Individuals face a greater threat to their privacy from government than from the private sector. In general, people have little or no control over what information is collected, how much is shared or how securely it is stored. If a business refuses to keep private information about one's consumer preferences secure, consumers can take their business elsewhere. But they hardly have the same opportunity when it comes to the Department of Motor Vehicles or the Internal Revenue Service.
"Privacy" has often been thought of as a traditional American value, but the concept has always been difficult to define precisely. With the passage of time and the development of technology, particularly the ability to share information quickly and inexpensively, the issues involved have become increasingly complex.
In one of the largest financial-customer notifications ever, banks and other financial institutions are mailing information to every customer of record to clarify how they collect and use people's financial information and what options customers have with regard to the sharing of this information. Many bank customers have already received notices. The mail campaign is a result of the Gramm-Leach-Bliley Act of 1999.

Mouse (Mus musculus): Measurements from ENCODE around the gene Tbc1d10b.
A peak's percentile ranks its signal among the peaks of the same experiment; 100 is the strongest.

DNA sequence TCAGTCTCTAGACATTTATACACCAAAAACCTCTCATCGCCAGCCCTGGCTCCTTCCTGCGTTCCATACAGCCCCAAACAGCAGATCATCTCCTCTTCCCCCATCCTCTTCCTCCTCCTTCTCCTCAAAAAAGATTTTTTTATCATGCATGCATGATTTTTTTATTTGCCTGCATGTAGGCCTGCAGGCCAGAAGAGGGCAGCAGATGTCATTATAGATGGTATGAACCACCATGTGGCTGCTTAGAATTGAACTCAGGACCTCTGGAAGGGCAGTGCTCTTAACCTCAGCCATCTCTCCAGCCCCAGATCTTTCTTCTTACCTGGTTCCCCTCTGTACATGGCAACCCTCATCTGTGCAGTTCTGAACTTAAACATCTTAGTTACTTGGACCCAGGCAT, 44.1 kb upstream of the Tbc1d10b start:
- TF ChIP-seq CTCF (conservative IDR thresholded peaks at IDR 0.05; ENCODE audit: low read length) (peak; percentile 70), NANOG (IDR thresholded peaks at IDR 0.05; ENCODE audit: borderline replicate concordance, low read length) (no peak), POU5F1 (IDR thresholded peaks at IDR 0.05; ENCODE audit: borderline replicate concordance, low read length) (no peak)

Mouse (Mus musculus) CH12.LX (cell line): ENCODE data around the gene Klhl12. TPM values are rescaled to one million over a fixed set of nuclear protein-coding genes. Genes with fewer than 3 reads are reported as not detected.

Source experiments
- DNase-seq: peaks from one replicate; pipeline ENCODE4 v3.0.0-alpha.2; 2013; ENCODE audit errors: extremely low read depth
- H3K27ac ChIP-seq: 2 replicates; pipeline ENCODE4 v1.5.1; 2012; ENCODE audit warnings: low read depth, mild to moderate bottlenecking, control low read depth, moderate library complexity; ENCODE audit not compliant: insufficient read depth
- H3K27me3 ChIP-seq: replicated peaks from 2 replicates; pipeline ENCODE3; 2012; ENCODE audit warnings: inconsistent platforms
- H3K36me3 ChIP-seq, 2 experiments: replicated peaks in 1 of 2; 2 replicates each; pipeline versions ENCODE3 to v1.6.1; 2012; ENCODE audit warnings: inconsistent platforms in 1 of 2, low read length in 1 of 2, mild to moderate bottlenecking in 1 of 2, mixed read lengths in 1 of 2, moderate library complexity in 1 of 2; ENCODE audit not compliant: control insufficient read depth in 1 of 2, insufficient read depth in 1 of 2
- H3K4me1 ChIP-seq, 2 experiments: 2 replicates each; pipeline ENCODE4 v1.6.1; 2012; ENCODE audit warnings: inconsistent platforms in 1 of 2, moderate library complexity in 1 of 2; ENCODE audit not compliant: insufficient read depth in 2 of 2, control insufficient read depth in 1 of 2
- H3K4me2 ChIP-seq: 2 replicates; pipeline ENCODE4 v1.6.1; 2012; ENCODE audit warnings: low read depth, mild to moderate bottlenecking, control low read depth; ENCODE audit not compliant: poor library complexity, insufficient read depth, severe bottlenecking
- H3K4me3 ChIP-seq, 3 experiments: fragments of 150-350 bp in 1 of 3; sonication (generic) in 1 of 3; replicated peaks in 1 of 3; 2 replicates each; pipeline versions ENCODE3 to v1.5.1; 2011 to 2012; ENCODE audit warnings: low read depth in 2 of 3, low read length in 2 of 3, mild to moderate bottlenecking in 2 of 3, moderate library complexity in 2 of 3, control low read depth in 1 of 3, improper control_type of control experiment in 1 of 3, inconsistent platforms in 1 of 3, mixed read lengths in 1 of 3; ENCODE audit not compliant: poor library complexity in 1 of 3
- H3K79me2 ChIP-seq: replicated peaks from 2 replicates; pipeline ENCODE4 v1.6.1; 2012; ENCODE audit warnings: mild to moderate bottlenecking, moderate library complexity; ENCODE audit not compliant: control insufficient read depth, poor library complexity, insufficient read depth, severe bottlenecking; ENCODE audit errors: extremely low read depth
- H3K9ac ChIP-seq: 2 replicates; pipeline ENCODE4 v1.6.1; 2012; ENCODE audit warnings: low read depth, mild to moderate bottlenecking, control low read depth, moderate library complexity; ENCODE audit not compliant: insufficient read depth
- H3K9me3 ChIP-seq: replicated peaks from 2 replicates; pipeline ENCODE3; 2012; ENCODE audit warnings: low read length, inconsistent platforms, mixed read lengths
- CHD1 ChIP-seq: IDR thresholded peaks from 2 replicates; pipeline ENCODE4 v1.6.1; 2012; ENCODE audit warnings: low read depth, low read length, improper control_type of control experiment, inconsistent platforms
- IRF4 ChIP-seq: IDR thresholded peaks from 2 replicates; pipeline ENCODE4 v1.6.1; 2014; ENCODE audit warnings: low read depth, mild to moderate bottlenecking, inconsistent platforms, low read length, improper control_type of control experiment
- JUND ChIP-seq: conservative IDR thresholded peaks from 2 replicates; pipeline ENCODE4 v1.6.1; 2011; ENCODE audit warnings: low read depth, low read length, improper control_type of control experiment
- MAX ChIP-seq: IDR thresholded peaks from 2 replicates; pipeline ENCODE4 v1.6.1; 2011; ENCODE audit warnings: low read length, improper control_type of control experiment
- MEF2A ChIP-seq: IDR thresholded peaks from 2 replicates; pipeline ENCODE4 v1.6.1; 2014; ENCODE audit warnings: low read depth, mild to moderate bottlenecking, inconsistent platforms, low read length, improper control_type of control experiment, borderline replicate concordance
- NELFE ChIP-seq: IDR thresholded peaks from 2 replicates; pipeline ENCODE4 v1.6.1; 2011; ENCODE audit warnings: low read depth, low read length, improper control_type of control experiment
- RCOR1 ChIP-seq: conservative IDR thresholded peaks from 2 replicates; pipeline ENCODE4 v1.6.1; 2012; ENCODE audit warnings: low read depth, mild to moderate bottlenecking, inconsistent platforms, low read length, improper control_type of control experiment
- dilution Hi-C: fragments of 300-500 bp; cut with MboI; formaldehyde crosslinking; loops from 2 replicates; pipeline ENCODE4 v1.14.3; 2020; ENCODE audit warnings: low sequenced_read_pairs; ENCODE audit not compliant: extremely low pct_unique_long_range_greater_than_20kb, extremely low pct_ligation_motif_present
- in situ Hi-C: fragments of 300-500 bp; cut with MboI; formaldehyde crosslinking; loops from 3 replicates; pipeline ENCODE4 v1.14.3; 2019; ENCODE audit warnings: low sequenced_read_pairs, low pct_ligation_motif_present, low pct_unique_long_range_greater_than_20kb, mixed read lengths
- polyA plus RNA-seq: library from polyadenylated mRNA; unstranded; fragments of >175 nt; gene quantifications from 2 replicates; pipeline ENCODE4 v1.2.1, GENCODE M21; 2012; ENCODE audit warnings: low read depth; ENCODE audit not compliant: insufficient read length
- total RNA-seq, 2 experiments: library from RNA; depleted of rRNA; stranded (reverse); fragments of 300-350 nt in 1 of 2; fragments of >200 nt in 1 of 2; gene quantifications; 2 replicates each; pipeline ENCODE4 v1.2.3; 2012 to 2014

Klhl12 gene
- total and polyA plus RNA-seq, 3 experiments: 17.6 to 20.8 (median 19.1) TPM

A torrent of personal information about each of us is available now and experts agree that it will increasingly become available to others who want to use it. Society has become much more transparent due to the advent of inexpensive computer technology, storage devices and the Internet. This development has led to concerns about how this information might be used by employers, marketers, health insurers and others. Carefully crafted laws that promote clear disclosure (and enforcement) of privacy agreements can help people protect themselves without sacrificing freedom of speech.
Two dynamic Internet software industries are emerging. One is the data-mining industry, producing software tools that firms use to analyze consumer behavior and preferences on the Internet. The other is the privacy software industry, whose products are designed to stop some or all of this individual information from being collected and analyzed.
Policy makers often rely on scientific research, much of which is funded by the federal government, in making important policy decisions. Faulty research can result in bad policy.